The three points that make up hope lie at the heart of Paul’s message in 1 Thessalonians 3. Historically, the believers at Thessalonica looked for Christ to return within their lifetimes. When some of their members began to die, their belief system was shaken. They were not sure if they would see their loved ones again.
Paul wrote to them to explain the whole picture. The believers who had died would not be left behind at Christ’s return. They would rise from the dead to join the living, and all of them would meet Christ together in the air.
Christian hope does not involve immediate gratification. As often as not, it calls us to wait. The Haitian believers understood this. Pastor Matthewe’s friend did not.
Hope, Grief, and Joy
I explained to the gathering that hope does not mean the absence of grief. Eleven years ago, I mourned the death of my wife, Marie. I told them that they certainly carried their own tales of grief.
I explained that I looked forward to seeing Marie again, and that promise gave me the strength to go on. Hope generates a sense of joy because it looks beyond the grief to the happy ending. Joy does not signify the absence of grief. It is the proof of hope in the midst of grief. They understood.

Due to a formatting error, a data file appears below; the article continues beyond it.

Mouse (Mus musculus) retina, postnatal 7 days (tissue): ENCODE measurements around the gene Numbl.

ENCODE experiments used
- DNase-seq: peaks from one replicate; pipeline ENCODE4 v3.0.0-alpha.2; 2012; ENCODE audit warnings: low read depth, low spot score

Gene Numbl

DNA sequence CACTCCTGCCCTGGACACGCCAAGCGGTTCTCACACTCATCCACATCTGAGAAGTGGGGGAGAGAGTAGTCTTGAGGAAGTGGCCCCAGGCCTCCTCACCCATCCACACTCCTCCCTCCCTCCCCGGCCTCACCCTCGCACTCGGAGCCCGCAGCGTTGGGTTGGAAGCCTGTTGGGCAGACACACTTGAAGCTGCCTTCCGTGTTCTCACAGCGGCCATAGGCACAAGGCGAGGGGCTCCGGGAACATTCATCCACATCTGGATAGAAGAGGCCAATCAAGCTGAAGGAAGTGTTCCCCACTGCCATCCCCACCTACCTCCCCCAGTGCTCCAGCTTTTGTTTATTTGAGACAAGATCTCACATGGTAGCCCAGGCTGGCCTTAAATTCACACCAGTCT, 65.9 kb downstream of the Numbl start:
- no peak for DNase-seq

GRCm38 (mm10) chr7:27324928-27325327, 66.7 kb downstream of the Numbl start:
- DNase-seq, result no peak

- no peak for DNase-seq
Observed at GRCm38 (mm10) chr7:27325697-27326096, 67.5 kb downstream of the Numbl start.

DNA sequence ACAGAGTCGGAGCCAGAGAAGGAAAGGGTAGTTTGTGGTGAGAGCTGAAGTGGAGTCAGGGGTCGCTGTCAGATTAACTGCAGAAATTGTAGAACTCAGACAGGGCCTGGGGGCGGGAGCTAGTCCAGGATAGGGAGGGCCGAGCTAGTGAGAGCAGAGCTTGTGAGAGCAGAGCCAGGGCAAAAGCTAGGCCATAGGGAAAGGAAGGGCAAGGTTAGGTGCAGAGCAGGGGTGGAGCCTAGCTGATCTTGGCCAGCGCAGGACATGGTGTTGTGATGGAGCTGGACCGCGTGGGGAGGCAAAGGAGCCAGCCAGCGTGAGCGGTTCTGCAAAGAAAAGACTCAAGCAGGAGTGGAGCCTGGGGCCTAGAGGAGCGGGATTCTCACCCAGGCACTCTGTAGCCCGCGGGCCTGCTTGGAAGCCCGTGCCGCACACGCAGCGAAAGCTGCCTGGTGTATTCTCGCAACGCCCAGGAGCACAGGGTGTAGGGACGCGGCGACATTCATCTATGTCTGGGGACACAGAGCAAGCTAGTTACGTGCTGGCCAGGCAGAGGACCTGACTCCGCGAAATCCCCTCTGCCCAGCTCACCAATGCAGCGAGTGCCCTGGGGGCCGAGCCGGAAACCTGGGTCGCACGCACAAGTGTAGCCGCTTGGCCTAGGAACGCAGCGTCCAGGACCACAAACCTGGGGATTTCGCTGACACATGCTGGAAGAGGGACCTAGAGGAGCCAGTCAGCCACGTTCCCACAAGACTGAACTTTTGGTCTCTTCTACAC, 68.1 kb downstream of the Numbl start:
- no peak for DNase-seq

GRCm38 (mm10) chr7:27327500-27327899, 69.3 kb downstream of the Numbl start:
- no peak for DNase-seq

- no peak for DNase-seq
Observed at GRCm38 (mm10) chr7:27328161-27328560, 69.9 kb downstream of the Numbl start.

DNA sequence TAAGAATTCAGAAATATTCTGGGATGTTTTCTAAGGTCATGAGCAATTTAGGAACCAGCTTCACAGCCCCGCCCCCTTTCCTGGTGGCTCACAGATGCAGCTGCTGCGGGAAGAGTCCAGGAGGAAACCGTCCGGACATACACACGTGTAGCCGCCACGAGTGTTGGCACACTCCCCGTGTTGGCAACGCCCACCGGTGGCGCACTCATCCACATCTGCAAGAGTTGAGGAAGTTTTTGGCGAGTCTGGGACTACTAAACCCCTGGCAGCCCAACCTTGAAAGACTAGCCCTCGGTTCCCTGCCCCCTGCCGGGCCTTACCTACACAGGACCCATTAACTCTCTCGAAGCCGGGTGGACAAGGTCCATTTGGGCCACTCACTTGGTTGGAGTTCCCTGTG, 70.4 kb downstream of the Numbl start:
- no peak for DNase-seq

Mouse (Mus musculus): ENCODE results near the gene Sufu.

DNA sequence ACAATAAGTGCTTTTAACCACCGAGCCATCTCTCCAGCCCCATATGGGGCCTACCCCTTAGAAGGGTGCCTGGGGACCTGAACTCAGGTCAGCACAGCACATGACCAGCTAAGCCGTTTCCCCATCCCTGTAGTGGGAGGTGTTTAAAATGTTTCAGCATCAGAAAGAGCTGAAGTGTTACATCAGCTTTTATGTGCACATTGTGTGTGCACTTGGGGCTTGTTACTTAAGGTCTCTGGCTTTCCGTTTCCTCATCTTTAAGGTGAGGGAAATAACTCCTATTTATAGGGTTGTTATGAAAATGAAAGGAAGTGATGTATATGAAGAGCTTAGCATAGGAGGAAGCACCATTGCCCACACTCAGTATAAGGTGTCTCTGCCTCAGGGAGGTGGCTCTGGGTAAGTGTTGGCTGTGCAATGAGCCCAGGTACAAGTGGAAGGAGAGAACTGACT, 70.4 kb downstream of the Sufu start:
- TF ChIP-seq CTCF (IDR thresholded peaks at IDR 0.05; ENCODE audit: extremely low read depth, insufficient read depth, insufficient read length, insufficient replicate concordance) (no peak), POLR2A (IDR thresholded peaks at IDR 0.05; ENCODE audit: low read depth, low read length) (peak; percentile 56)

The man whose couch was stolen had no joy, because he could not look past a lost present-day to a guaranteed future.
The Incompleteness of Hope in the Incomplete Story
Toward the end of the sermon I could sense that the people understood the message on a far more profound level than I had expected. I decided to relate a recent personal discovery.
Before our team left, my wife Patty insisted that I write her a letter that she would read if we did not return. As I wrote, I began to feel the tension between two focal points. I wrote as one still living, but my projected point of view was from heaven, as one already with the Lord.
This offered a significant insight into two truths. The first is obvious. We who experience the loss of loved ones on the earth mourn their passing because we have become incomplete with their departure. We grieve the loss.